3 Guidelines for Acute Respiratory Failure and Airway Protection


The COVID-19 pandemic made acute respiratory distress one of the most common emergencies faced by first responders. Without prompt intervention, the virus led to respiratory failure and life-threatening complications.


When will the next novel virus or influenza epidemic strike? No one knows, but it pays to be prepared. The guidelines in this article can help you offer appropriate airway protection to treat and ideally prevent acute respiratory failure.


Know the Risk Factors

The pandemic shed light on the groups who face a higher risk of severe respiratory illness. These include those with diabetes, with a body mass index (BMI) above 40, geriatrics, newborns, and people with respiratory diseases.

Other risk factors for acute respiratory distress include: 


  • Chronic obstructive pulmonary disease (COPD)
  • A history of smoking
  • Sepsis
  • Pneumonia 
  • Dementia


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Know the Warning Signs 

Identifying a patient who is at risk of respiratory failure and treating them early in the crisis is key to saving their life and preventing long-term pulmonary complications. Watch for these signs


  • Loss of consciousness 
  • Confusion
  • Gasping for air
  • Blue tint to the lips, tongue, or fingers
  • Sweating
  • Hypercapnia 
  • Rapid heart rate or heart arrhythmias
  • Panic
  • Shallow breathing 


Promptly Intervene

These guidelines can help you promptly and effectively treat patients who are experiencing acute respiratory failure:


Administer Oxygen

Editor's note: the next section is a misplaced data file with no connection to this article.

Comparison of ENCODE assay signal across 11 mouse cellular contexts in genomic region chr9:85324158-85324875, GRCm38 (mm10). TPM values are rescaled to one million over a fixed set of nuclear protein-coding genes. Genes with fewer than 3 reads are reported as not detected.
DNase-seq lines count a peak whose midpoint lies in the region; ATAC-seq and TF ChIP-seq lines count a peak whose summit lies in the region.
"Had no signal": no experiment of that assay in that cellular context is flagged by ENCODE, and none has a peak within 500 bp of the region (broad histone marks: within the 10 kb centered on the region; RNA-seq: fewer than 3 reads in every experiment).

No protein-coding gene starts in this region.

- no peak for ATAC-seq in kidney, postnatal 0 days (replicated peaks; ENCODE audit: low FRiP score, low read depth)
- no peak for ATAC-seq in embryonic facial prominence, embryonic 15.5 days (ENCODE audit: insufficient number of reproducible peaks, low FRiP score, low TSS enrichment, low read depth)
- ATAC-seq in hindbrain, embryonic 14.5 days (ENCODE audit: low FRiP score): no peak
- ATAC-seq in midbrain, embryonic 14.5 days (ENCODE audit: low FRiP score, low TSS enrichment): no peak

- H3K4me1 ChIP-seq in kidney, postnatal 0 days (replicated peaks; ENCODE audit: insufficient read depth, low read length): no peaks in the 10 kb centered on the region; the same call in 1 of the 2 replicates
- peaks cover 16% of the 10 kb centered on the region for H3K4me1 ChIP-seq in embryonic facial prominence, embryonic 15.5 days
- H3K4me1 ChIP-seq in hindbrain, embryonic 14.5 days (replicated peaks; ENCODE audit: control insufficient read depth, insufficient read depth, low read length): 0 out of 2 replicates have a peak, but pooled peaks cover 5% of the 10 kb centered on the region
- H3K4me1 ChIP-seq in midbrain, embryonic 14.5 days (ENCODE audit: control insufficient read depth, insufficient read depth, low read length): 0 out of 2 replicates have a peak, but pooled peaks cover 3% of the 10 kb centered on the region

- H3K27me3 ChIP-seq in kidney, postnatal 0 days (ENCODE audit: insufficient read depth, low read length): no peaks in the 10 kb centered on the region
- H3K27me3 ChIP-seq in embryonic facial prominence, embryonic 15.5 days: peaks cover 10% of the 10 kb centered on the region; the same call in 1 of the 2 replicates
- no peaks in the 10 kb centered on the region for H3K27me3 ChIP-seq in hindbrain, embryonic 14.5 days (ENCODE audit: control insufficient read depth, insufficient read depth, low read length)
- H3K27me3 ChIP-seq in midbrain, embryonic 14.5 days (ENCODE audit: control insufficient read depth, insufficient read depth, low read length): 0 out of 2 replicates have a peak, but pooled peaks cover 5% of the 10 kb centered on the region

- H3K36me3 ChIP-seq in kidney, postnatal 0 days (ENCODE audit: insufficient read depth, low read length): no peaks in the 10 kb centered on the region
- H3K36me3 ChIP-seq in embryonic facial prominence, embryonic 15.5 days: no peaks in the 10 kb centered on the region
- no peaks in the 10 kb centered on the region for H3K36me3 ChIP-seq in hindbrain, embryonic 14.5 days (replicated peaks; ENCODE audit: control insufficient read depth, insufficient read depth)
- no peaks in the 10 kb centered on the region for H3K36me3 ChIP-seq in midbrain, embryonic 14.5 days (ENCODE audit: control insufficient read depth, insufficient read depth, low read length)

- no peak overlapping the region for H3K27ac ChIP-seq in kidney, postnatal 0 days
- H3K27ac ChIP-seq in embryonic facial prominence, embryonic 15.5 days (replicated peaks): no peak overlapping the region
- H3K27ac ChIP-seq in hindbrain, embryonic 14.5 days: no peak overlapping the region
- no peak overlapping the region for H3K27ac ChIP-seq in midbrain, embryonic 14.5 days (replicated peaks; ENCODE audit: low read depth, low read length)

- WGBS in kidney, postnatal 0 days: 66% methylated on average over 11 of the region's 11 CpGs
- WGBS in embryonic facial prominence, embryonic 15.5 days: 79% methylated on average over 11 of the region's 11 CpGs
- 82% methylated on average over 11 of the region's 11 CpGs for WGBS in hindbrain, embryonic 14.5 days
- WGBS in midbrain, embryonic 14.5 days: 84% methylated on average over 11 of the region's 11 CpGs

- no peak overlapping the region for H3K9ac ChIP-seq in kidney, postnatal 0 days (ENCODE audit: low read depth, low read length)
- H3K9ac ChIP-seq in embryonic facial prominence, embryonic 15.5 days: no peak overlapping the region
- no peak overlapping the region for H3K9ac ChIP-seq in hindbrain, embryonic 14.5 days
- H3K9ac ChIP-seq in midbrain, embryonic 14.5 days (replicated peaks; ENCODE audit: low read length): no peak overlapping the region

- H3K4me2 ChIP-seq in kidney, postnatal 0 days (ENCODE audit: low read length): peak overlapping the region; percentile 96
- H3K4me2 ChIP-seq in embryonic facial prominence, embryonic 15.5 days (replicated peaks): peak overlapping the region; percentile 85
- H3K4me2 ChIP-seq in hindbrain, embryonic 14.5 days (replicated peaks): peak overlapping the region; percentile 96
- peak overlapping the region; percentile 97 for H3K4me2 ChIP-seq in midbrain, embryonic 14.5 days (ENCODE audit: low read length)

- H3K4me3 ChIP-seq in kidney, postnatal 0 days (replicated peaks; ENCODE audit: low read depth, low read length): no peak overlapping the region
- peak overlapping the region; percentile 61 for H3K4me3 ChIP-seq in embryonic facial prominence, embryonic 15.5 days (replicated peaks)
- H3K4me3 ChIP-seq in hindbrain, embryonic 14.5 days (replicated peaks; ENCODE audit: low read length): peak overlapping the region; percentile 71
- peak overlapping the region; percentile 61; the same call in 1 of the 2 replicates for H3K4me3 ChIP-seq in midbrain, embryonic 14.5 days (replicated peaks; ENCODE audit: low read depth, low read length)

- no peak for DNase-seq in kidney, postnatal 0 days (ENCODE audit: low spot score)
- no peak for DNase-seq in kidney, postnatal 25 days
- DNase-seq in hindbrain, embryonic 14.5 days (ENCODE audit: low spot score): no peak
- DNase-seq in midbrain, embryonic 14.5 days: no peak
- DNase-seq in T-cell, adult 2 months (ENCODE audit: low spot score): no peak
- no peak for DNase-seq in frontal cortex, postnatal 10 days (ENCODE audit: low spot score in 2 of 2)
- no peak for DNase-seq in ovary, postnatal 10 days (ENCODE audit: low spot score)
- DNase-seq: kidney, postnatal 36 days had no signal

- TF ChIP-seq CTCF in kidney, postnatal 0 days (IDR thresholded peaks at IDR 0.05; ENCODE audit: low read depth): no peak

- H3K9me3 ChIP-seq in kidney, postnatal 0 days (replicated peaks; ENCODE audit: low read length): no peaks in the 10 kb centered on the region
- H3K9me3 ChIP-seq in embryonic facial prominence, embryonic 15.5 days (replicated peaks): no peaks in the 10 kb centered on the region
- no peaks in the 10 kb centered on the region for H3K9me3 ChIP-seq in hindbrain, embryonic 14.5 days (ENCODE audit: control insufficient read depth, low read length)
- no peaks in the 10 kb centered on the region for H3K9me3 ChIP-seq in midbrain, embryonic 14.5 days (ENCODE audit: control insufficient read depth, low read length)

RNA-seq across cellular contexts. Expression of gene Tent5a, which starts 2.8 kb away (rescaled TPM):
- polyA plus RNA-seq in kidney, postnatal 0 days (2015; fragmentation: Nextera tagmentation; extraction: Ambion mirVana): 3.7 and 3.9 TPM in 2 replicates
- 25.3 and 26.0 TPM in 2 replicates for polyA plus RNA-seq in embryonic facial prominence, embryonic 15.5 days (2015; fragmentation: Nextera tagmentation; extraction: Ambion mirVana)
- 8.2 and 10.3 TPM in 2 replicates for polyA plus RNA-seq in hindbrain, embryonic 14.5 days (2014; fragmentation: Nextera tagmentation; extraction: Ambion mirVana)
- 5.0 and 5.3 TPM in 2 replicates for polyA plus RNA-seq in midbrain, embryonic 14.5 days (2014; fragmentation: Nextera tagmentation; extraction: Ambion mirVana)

Begin by administering supplemental oxygen. In most cases, you can do this through a nasal cannula. In others, you may need to intubate the patient. Continue to monitor vital signs and respiration to ensure the patient is getting sufficient oxygen. 


Suction the Patient If Necessary 

Many patients experiencing either respiratory distress or respiratory failure have other underlying conditions, physical injuries, or an airway obstruction. If the patient cannot clear their airway, or airway secretions interfere with breathing, suction the patient.


Treat the Patient Where You Find Them 

Prompt treatment can save lives, so don’t delay treatment by moving the patient. You should be ready to go with portable suction and oxygen. This is because moving the patient may expose more people to a potentially lethal virus. Many interventions create aerosolized particles that more effectively transmit viruses, so moving the patient while treating them is particularly risky. 


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Avoid Transmitting Infection

The cost of spreading an illness to vulnerable people in hospital and emergency settings is extraordinarily high. To reduce the risk of spread: 


  • Suction patients away from others—if you can install a partition to prevent the spread of aerosolized particles, you may save lives
  • Ask all patients to wear masks
  • Always wear properly fitted personal protective equipment
  • Practice aggressive handwashing before and after touching patients or equipment
  • Sterilize all equipment according to the manufacturer’s specifications
  • Store equipment in a secure, sealed location to reduce the risk of contaminating it 


Identify the Underlying Cause

Treatment should not be limited to managing the immediate crisis. It’s important to identify the underlying cause so you can provide ongoing treatment. Many patients will need ongoing rehabilitative care to prolong their life and reduce the risk of subsequent medical emergencies. 


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Editor's Note: This blog was originally published in December, 2020. It has been re-published with additional up to date content.